One thing neither of us had done much of before moving to Uruguay was use public transportation. In San Diego, the public transportation system is poor at best and everyone has a car. We’d hop in the car to go ½ mile to the store. That would never happen in Uruguay – at least not for us.
We tend to walk as much as we can. And, while we’re guilty of using taxis much more than the bus system (they’re just so cheap compared to the States!), we recognize how great the public transportation system is in Uruguay. In fact, on the corner where we live, the buses stop going in every direction.
You can get practically anywhere using the bus system. Whether you just want to go somewhere in Montevideo or take a long haul bus ride across the country, you’re sure to find a bus route to suit your travel needs. And some of the bus lines are even equipped with free Wi-Fi!
We’ve taken buses within Montevideo and to Colonia, Punta del Diablo and Pan de Azucar, and they have all been quite comfortable. You actually have more legroom than you do on an airplane (and you have a lot more flexibility on what you can bring on board).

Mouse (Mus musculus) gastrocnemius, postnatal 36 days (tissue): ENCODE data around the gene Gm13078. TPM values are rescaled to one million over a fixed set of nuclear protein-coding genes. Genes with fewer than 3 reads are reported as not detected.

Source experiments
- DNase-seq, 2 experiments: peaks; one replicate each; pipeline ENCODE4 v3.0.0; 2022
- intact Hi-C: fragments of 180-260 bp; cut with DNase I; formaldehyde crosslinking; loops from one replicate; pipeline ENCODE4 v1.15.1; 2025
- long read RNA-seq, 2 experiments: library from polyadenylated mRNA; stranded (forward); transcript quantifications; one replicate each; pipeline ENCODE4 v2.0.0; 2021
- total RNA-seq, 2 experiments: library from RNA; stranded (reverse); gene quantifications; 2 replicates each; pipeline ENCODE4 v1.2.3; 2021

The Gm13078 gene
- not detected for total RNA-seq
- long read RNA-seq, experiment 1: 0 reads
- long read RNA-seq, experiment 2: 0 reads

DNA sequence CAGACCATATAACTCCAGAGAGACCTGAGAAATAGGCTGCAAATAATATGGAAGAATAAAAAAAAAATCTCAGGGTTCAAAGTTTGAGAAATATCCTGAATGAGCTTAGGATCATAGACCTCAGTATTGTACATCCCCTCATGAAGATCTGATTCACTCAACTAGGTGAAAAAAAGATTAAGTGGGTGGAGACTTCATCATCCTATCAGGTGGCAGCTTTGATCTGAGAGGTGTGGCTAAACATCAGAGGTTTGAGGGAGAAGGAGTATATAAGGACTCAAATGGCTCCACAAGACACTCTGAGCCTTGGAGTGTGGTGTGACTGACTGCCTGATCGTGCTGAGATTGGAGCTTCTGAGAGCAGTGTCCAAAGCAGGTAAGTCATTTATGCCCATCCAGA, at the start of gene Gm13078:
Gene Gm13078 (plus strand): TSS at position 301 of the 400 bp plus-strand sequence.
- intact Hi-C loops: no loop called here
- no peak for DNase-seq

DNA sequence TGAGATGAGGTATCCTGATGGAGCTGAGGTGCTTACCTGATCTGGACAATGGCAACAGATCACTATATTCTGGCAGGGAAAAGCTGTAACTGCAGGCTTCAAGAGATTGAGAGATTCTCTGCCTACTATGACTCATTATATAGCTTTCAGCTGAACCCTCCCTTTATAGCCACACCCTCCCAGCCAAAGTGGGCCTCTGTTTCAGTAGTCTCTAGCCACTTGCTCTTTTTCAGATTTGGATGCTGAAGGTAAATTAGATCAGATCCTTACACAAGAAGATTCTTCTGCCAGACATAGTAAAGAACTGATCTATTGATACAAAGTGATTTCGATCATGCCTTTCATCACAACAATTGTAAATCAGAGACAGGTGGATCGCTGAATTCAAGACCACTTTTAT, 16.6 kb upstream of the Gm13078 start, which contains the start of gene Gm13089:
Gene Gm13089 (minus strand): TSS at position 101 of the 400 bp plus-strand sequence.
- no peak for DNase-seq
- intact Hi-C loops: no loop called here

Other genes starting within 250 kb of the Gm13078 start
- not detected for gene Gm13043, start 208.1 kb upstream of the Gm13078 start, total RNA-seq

There are two websites that we’ve found especially helpful for figuring out bus routes and schedules:
The first is Montevideo Bus. It’s a great tool. You simply mark your origin and your destination on the map and hit “Buscar Recorridos” and a list of route options will display for you on the left hand side of the page.
If you want to see more about the bus lines on a particular route, most of the bus companies have their own websites. Just Google the name of the bus company + Uruguay and you should find what you’re looking for.
The second website we’ve found helpful is the Tres Cruces website (Tres Cruces is the main bus terminal in Montevideo). This is where you’ll find routes and prices for the longer haul bus trips. Just click on “Horarios y destinos” and you can enter your origin and destination to get options for your trip.
One thing I wish this website offered was online sales, but they aren’t quite there yet. You’ll need to purchase your tickets either over the phone or in person at the Tres Cruces bus
What has your experience been using the public transportation system in Uruguay?